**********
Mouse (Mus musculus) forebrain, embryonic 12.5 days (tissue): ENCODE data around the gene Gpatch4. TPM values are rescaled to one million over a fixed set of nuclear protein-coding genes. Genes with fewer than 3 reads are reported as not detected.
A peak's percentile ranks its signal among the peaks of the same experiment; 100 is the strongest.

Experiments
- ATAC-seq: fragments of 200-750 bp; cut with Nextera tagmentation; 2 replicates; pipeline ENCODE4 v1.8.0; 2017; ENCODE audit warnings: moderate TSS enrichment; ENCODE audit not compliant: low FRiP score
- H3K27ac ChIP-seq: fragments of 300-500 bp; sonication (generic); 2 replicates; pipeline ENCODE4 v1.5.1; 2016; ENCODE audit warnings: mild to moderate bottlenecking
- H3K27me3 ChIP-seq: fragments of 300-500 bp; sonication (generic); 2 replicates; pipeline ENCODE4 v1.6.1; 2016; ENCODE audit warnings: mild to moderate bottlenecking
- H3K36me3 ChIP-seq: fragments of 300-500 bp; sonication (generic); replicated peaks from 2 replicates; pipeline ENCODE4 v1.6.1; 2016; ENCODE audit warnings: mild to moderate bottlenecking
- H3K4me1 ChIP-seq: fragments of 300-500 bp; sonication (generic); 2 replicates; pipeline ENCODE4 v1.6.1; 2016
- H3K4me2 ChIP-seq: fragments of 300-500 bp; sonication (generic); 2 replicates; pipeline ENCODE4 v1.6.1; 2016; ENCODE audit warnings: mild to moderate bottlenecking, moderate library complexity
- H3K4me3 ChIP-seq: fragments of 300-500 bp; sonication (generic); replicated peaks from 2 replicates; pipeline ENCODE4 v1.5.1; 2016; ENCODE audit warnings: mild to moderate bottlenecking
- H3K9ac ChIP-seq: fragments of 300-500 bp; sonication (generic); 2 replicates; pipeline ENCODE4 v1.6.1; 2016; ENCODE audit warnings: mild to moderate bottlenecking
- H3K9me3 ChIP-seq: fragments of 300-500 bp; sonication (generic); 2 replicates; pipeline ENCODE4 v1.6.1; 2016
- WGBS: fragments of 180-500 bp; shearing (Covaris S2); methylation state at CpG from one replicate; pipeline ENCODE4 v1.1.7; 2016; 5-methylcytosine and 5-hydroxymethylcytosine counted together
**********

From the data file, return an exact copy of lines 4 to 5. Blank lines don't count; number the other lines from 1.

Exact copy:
- ATAC-seq: fragments of 200-750 bp; cut with Nextera tagmentation; 2 replicates; pipeline ENCODE4 v1.8.0; 2017; ENCODE audit warnings: moderate TSS enrichment; ENCODE audit not compliant: low FRiP score
- H3K27ac ChIP-seq: fragments of 300-500 bp; sonication (generic); 2 replicates; pipeline ENCODE4 v1.5.1; 2016; ENCODE audit warnings: mild to moderate bottlenecking